The episodes of Black Mirror that most resonate with me are the ones with the more intimate scopes, the ones that look at how their particular type of not-quite-invented technology affects life in a household. That's the case for "Be Right Back," which manages to cover a lot of the ground Her does, before Her ever reached theaters. And it does so by way of the idea of using someone's social media profile as a mold from which to create a copy of that person when he dies, which is what happens to Ash (Domhnall Gleeson) not long after he and his significant other, Martha (Hayley Atwell), move into a house in the country together. A grieving Martha has signed up for an online service that essentially creates a high-end Ash bot for her to chat with, and in a moment of stress she tries it out, and goes from there to talking with the digital Ash, then test-driving a physical version.

"Be Right Back" allows digital Ash to be charming and warm and still not quite human, and in the same way, it allows the tech that's enabled his existence to be both positive and creepy. Martha never got a chance to say good-bye to the love of her life — he disappeared, in the way people can, abruptly and without warning. The artificial Ash is a ghost made of circuitry and synthetic flesh, but he'll only ever be a reflection of the real Ash's online self and the memories Martha shares with him, and with elegant poignance and unease, the episode allows him to be a symbol of mourning, of the potential to cling to the past forever, and of the promise of moving on.

Liam, the lawyer and family man played by Toby Kebbell, would have been jealous and insecure with or without the grain implants in this episode that allow everyone to record their lives and play them back. His wife Ffion (Jodie Whittaker) would have still been emotional and prone to bad decisions, like having an impulsive night with an ex after she and Liam had had a fight. But what makes "The Entire History of You" (which, yes, was optioned for a potential movie adaptation by Robert Downey Jr. last year) so excellent is the way that technology exacerbates the problems between them until their relationship splinters.

The idea of the "grain" isn't so foreign — it's kind of like Google Glass, but less douchey and more invasive, and every argument you might try to come up with against it runs up against so many that are pro, and that are neatly folded into this universe. No more subjective memory incidents, no more airport security issues, no more misrepresenting the work you've done for your company, or having it misrepresented. Everything's there in high-def detail, easily shared on public screens and rewound for instant replays. No one ever forgets anything.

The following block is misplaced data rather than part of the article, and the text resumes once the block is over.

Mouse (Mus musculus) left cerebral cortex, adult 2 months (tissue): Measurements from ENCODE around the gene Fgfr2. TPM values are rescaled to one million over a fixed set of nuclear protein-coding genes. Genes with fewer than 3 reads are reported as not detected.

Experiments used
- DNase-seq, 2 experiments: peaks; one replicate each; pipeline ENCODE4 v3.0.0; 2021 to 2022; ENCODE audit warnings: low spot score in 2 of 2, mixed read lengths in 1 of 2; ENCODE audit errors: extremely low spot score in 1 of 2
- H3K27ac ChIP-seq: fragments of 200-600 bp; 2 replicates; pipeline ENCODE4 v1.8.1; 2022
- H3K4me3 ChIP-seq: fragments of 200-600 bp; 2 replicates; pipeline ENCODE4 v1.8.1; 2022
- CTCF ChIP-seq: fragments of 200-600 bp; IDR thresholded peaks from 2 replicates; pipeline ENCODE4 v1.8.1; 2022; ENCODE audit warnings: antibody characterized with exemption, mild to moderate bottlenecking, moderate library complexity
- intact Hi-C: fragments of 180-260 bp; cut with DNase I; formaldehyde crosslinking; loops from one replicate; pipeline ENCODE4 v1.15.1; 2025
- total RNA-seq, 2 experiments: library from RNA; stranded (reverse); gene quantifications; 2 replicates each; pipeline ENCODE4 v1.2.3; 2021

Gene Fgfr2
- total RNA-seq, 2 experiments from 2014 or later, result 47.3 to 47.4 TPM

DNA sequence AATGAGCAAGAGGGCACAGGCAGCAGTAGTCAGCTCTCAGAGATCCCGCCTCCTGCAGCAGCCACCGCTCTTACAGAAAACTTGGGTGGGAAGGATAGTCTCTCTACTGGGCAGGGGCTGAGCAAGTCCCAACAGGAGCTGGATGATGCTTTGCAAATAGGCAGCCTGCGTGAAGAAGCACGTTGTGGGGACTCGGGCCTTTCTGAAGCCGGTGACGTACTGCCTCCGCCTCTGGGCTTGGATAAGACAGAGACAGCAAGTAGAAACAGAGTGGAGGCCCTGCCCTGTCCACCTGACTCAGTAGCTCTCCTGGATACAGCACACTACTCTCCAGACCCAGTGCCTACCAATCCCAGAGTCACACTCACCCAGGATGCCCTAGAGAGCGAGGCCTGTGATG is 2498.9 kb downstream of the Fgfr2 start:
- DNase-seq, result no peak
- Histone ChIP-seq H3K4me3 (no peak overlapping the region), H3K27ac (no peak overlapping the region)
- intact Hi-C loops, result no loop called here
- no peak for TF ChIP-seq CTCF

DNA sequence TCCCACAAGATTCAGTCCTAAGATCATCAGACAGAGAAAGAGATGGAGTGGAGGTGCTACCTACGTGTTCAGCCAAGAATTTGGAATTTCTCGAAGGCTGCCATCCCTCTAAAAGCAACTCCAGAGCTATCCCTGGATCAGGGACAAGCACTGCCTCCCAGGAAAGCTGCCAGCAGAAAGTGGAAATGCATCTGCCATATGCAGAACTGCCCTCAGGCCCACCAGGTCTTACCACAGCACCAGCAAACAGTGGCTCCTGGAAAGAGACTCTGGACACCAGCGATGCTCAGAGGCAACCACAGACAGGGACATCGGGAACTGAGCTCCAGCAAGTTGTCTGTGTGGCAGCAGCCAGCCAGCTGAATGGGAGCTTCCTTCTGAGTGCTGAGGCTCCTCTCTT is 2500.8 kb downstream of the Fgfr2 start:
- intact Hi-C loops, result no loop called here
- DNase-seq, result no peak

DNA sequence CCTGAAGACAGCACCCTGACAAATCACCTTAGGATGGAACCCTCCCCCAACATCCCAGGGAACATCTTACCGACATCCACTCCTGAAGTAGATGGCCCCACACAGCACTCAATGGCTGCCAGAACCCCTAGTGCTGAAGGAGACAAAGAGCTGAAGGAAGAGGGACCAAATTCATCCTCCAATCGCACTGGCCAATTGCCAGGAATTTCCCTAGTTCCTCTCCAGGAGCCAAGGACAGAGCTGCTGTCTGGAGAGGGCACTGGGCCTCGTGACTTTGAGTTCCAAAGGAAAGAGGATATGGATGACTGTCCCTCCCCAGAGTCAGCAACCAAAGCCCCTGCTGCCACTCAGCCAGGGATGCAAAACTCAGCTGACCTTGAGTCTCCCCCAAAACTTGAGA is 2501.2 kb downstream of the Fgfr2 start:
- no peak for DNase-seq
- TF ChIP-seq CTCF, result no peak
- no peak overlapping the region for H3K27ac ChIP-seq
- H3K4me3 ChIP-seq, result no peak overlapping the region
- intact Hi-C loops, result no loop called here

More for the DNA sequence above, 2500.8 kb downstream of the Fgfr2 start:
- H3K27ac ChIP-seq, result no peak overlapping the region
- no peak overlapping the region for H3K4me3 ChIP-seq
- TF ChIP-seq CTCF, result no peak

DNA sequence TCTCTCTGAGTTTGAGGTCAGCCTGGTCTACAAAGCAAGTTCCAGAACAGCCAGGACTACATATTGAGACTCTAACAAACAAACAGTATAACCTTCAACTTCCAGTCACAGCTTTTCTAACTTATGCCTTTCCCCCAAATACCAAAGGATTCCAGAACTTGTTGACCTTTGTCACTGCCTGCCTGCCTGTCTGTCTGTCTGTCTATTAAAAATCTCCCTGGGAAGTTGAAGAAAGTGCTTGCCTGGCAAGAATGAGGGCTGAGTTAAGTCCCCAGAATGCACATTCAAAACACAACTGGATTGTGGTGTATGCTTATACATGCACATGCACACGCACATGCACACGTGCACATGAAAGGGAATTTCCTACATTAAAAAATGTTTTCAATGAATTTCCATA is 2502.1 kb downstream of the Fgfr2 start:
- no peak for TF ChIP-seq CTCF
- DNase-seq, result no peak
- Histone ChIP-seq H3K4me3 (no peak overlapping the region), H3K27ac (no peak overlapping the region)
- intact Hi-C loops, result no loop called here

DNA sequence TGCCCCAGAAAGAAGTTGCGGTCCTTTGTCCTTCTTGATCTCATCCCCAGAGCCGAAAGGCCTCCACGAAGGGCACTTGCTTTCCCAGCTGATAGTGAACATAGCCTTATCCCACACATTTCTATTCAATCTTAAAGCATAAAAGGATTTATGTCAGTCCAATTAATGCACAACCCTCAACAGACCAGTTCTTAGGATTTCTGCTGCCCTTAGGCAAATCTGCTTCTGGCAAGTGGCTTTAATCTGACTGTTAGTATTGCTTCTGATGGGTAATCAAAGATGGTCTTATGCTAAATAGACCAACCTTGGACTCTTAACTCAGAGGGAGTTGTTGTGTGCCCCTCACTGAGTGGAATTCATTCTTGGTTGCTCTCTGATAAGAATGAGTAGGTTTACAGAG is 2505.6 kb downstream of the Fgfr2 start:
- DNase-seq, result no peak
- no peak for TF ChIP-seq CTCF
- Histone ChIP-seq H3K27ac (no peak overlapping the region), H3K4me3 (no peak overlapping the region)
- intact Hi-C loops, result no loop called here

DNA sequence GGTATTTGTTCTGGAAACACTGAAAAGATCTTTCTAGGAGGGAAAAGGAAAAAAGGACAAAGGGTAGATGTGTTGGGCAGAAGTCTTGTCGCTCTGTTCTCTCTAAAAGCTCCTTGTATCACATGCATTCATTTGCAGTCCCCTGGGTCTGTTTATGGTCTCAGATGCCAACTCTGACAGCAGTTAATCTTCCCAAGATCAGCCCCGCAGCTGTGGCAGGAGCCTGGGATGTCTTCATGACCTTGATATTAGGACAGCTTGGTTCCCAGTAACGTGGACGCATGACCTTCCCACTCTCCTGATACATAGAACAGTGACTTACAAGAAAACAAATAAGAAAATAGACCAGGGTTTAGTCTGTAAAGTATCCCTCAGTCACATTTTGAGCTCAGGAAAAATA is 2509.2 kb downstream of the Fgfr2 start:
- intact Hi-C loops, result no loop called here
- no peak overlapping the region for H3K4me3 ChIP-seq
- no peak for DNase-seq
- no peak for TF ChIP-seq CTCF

And just how insidious and terrifying a prospect this is unfolds over the course of the worst weekend in Liam's life, as he goes from fixating on the tiny details of an appraisal at work to fixating on the tiny details of how Ffion is acting around Jonas (Tom Cullen), an old friend of hers, at a dinner party. Thanks to the grain, his arguments with her become miniature versions of The Daily Show, and he pulls up old footage as evidence she's contradicted herself. He demands their babysitter watch a redo of a joke Jonas told and evaluate its funniness. His meltdown is a slow-motion accident from which we can't turn away, and in a series filled with good performances, Kebbell's is particularly strong.

But "The Entire History of You" takes the top slot here for all of the other brilliantly thought-out glimpses we get at how grain tech has shaped this world, at the way Liam's appraisal almost gets turned into party fodder, at the way Liam and Ffion quickly peruse their child's night with the babysitter, at how they liven up sex by losing themselves in footage of themselves at a more passionate time, listlessly conjoined while their eyes are blankly focused on old memories. It's a future that doesn't seem far away at all, and that's a breathtakingly bleak thought.